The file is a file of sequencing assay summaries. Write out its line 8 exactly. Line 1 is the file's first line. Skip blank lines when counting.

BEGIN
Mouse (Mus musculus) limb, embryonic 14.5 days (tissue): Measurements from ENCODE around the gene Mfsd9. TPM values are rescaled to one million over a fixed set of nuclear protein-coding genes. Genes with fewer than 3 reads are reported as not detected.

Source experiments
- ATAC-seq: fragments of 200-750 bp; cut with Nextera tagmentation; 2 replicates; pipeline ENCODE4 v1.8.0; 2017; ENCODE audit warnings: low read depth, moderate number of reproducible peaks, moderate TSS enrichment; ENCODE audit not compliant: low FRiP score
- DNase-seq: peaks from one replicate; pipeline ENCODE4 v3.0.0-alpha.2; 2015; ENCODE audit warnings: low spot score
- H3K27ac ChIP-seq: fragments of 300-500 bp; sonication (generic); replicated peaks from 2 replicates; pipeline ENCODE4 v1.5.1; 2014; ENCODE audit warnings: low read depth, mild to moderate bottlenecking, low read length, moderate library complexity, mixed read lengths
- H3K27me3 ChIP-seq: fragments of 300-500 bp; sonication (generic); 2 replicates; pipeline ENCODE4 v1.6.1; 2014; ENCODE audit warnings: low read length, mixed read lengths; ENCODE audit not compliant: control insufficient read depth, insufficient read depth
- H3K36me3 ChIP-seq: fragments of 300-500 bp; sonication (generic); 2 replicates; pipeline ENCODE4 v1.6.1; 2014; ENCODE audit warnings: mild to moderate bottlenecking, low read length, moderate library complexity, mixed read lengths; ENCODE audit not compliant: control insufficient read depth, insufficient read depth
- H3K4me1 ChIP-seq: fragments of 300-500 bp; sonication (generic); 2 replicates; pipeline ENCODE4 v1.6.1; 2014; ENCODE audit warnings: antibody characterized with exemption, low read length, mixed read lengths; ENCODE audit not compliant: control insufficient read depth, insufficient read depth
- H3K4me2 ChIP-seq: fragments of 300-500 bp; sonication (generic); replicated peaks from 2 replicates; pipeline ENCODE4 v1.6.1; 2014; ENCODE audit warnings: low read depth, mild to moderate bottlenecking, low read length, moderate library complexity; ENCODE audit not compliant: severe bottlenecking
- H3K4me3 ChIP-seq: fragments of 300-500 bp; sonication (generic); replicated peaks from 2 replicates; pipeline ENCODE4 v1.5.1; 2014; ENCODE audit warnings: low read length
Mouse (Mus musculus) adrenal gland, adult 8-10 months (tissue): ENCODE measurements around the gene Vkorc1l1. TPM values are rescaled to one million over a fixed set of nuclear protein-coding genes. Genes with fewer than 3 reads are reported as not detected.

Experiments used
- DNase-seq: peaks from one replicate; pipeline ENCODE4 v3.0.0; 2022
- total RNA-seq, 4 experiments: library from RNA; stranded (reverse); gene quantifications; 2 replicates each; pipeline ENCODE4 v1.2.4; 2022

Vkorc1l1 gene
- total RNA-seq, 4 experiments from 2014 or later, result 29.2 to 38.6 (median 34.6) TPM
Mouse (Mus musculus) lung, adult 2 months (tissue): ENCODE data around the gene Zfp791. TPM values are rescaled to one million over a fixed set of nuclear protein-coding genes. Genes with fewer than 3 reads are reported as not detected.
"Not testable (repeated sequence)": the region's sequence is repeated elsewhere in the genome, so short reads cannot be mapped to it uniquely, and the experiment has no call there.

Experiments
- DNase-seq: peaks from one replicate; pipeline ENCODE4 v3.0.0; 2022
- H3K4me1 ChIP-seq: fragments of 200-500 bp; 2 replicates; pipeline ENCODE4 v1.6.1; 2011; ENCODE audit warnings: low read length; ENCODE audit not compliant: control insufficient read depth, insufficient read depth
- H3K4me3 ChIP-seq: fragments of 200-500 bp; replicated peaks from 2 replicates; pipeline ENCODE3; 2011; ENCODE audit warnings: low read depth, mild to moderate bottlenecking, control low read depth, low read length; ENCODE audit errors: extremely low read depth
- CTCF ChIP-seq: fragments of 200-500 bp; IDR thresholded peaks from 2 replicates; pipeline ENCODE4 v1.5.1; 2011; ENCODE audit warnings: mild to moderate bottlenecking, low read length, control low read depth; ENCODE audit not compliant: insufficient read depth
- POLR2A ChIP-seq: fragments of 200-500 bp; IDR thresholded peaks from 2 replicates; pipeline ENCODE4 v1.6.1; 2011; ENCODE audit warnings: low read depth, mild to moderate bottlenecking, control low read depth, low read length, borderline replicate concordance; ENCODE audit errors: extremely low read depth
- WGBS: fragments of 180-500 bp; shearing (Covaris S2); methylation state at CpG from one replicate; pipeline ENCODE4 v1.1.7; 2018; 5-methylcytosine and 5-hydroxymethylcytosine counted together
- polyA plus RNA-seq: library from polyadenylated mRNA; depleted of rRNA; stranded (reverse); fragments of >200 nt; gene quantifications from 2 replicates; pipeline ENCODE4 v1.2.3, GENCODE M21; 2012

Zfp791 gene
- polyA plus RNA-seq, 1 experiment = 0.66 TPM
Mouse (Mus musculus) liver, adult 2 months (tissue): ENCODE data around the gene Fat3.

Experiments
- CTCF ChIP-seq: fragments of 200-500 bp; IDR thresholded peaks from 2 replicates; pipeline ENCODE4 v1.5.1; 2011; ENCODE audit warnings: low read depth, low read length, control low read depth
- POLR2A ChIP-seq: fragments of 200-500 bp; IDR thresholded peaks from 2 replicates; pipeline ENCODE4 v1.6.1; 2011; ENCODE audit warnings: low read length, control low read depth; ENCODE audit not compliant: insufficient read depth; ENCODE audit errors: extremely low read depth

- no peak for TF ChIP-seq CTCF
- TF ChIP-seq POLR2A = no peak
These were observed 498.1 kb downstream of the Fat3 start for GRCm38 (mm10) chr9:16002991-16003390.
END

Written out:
- H3K4me1 ChIP-seq: fragments of 300-500 bp; sonication (generic); 2 replicates; pipeline ENCODE4 v1.6.1; 2014; ENCODE audit warnings: antibody characterized with exemption, low read length, mixed read lengths; ENCODE audit not compliant: control insufficient read depth, insufficient read depth